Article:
Thursday 25 May 2023
Conservative leader Douglas Ross, FM Humza Yousaf. Labour Justice spokesperson Pauline McNeill and LibDem MP Wendy Chamberlain. Top of page Police Scotland chief constable Iain Livingstone.
By Bill Heaney
Tory leader Douglas Ross has called for an overhaul of the “broken” officer complaints system after Police Scotland chief constable Iain Livingstone admitted the force was “institutionally discriminatory and racist”.
At First Minister’s Questions in the Holyrood parliament, the Scottish Conservative leader said the problem in Police Scotland was “systemic” and the complaints processes were “not fit for purpose” and “letting down frontline officers”.
He also urged the SNP Government to deliver extra resources for Police Scotland and provide extra protection for whistleblowers who fear punishment if they raise legitimate concerns.
In response, FM Humza Yousaf said he would look at what more could be done but denied that the force was being asked to do too much with too little.
During the exchange, Douglas Ross highlighted a Scottish Police Authority report which found “significant concerns about the absence of effective performance management systems during the first decade of Police Scotland’s existence”.
The review added: “The greatest challenge we heard, and observed, to driving cultural change within the service was the pressures on frontline resourcing.”
The report also noted: “We heard of people being ‘punished’ for raising issues or concerns.”
Douglas Ross said: “The vast majority of Scotland’s frontline police officers do a fantastic job under incredible pressures. My wife is one of them.
“But a new report from the Scottish Police Authority raises a number of serious systemic issues throughout Police Scotland. The problem here is wide, it is systemic. It starts far away from the frontline, with the management and leadership.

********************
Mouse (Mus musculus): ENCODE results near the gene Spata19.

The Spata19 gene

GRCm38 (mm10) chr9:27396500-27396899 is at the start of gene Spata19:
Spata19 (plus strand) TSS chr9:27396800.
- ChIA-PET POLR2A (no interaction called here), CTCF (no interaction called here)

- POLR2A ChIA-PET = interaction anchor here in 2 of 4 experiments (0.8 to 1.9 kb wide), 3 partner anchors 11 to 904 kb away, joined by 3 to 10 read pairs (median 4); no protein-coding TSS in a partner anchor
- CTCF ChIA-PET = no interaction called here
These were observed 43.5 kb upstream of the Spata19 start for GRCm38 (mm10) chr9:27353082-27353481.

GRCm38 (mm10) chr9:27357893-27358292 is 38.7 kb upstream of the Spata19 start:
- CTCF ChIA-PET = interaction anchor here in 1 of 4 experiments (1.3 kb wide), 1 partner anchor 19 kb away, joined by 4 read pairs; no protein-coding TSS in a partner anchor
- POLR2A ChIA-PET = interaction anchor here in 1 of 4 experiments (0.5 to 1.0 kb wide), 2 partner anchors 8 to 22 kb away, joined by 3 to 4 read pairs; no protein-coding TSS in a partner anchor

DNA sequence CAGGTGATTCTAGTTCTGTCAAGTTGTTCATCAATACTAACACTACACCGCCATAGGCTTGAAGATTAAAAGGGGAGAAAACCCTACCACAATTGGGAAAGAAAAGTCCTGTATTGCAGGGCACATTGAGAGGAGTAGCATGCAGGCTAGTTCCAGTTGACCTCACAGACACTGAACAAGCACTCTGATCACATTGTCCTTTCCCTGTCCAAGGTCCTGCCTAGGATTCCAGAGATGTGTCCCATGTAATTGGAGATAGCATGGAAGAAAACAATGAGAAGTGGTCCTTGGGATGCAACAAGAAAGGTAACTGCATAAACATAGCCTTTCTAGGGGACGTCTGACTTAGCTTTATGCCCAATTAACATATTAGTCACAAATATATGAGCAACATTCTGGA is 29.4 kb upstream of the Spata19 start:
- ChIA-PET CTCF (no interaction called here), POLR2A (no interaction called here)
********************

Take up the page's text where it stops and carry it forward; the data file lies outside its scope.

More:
“Urgent action must be taken to overhaul how Police Scotland handles legitimate complaints from within the force. My party has raised officers’ real concerns about the broken police complaints system for some time. It is not fit for purpose.
“Nobody should feel fear when raising concerns. That’s clearly unacceptable. Officers should be able to raise legitimate issues without suffering any consequences.
“Scotland’s police officers also need more funding from the government. The lack of resources they receive is limiting Police Scotland’s ability to change its culture and leaving the thousands of first-class officers without the support they need to do their job.
“Scotland’s police officers are being asked to do too much with too little.”
Scottish Labour Justice spokesperson Pauline McNeill said: “This is a stark admission from Sir Iain Livingstone and shows how much work still needs to be done to combat prejudice within our police force.
“This statement is a welcome step but these issues have been highlighted again and again in recent years and progress to date has been too slow.”
“We know that there is the will within the police force to make policing more equal. Now we need both the Scottish Government and Police Scotland to take action.”
Frontline police officers keeping an eye on a football crowd at Ibrox Park in Glasgow.
Meanwhile, the Liberal Democrat MP Wendy Chamberlain, who is herself a former police officer, said in response to the comments made by the Chief Constable that the force is “institutionally discriminatory and racist,” that there are profound problems at the heart of Scottish policing which require urgent and meaningful action.
“The recent report by Mark Hamilton into the culture and operating practices of Police Scotland proposed a series of sensible measures, such as making all staff and officers undergo equality and diversity training and reviewing the recruitment and selection process for the firearms unit.
“Scottish Liberal Democrats also want to see steps taken to prevent officers from exiting the force or retiring before disciplinary or misconduct procedures can take effect.
“Making these changes requires difficult reflections and responsible leadership, but that is vital if the service is to win the trust of staff and the wider public.”